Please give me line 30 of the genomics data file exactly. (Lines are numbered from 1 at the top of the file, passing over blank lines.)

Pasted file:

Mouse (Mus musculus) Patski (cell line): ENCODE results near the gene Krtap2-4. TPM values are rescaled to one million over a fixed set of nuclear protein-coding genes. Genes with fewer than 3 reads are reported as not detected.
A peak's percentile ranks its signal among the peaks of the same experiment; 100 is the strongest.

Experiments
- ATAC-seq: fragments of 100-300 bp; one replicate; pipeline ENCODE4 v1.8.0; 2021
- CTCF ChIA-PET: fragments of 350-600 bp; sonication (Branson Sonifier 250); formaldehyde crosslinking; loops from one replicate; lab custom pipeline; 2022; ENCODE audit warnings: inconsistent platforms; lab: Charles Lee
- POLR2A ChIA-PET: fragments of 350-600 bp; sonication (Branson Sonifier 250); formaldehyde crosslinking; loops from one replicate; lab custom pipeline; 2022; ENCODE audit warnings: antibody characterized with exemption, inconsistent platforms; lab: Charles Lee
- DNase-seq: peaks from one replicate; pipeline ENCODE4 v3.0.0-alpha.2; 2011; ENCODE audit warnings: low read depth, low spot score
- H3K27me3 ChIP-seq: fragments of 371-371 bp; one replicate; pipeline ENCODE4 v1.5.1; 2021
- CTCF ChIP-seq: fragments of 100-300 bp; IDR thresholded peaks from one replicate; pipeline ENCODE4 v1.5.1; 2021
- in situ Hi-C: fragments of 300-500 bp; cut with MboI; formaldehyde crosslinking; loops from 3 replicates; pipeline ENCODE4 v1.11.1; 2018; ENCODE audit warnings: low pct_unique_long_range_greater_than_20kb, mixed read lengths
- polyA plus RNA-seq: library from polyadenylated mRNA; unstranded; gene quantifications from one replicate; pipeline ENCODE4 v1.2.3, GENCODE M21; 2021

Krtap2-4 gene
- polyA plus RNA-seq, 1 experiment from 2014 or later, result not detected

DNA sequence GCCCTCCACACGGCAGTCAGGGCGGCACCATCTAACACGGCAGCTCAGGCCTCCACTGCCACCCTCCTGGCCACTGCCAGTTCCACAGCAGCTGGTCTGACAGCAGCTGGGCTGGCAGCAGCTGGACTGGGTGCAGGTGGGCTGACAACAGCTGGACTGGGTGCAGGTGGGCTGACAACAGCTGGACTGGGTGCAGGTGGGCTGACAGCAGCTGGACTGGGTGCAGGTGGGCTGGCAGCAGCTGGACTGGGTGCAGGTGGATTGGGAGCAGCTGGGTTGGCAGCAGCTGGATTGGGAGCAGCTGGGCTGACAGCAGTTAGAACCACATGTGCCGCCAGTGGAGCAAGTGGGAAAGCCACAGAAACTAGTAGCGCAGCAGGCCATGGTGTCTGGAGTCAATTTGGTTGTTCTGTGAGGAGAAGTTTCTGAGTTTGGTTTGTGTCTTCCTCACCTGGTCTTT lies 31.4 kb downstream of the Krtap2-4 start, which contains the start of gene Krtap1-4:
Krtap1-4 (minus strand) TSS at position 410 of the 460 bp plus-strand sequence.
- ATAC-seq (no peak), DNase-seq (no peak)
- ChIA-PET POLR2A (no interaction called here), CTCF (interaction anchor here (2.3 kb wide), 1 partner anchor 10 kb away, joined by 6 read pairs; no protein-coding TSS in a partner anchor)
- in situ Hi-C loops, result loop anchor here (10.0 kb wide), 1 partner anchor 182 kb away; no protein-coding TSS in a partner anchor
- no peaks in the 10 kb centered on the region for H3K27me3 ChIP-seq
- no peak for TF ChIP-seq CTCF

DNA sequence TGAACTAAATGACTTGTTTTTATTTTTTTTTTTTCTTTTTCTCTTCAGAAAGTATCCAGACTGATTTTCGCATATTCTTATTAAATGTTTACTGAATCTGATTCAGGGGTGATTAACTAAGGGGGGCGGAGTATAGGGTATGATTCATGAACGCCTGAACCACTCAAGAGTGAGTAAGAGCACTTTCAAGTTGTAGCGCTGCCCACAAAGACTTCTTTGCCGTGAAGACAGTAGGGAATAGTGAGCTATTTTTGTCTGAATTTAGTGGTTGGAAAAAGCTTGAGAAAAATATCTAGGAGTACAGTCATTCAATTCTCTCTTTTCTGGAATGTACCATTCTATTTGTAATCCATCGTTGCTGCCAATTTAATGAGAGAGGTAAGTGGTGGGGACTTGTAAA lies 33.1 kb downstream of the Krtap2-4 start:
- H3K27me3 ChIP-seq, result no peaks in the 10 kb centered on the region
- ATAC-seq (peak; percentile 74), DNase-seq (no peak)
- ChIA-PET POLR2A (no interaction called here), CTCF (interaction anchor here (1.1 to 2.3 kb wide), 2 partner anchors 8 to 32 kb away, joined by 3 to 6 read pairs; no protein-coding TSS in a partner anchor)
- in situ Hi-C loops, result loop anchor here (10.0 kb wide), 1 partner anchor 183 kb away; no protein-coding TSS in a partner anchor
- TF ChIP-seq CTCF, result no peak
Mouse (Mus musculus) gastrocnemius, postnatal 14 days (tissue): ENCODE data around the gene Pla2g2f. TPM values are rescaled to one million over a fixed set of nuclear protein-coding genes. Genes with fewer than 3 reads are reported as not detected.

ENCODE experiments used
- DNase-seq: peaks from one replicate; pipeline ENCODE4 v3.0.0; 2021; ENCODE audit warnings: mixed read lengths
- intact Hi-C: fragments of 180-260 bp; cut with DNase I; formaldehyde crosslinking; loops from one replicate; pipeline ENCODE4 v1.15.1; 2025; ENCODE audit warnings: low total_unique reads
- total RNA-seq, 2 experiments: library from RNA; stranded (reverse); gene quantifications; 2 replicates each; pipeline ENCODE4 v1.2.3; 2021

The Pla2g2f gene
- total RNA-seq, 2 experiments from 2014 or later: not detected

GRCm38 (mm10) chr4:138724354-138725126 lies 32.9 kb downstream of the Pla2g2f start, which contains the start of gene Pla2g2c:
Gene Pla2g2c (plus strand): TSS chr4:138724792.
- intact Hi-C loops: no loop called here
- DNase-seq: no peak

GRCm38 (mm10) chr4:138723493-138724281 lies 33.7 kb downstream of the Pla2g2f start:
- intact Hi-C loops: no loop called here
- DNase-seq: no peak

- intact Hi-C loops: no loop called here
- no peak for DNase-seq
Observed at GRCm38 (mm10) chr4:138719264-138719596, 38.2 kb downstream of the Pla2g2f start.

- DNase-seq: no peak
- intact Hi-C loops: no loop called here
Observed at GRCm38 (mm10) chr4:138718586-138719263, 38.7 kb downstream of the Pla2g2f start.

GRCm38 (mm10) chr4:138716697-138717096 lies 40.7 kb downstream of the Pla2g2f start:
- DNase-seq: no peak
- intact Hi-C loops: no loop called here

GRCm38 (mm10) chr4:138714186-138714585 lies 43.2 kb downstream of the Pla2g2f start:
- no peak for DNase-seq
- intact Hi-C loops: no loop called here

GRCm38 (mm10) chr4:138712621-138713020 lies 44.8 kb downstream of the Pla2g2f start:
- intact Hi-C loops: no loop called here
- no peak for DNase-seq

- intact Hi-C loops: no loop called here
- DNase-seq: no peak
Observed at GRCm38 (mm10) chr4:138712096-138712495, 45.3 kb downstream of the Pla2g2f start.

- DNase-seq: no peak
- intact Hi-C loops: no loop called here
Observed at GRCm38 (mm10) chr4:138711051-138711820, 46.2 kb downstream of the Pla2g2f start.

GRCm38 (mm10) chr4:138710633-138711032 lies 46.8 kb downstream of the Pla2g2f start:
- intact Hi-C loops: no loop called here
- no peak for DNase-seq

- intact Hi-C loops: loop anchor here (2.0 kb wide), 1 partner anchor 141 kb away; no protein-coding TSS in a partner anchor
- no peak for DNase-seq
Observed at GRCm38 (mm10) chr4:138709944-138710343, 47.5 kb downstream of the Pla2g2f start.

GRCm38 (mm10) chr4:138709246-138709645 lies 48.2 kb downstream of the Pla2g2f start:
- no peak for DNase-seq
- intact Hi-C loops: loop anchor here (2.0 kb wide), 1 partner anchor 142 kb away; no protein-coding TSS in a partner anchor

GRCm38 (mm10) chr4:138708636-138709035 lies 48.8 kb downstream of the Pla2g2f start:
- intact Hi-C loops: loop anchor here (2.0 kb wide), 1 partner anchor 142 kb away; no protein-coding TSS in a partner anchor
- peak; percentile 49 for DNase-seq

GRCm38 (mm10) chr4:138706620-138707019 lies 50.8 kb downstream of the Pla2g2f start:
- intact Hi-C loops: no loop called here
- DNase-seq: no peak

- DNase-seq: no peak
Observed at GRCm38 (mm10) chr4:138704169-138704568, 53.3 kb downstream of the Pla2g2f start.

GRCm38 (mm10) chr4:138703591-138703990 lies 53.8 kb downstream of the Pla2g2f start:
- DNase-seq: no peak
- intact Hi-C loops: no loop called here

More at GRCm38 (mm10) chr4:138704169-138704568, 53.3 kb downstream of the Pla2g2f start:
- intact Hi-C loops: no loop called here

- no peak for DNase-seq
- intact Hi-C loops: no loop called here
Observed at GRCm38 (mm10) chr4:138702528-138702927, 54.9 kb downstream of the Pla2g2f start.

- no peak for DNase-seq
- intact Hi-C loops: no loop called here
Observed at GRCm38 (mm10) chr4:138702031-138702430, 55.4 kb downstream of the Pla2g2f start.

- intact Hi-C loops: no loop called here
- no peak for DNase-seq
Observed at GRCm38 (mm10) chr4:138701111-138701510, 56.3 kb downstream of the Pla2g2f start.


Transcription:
- intact Hi-C: fragments of 180-260 bp; cut with DNase I; formaldehyde crosslinking; loops from one replicate; pipeline ENCODE4 v1.15.1; 2025; ENCODE audit warnings: low total_unique reads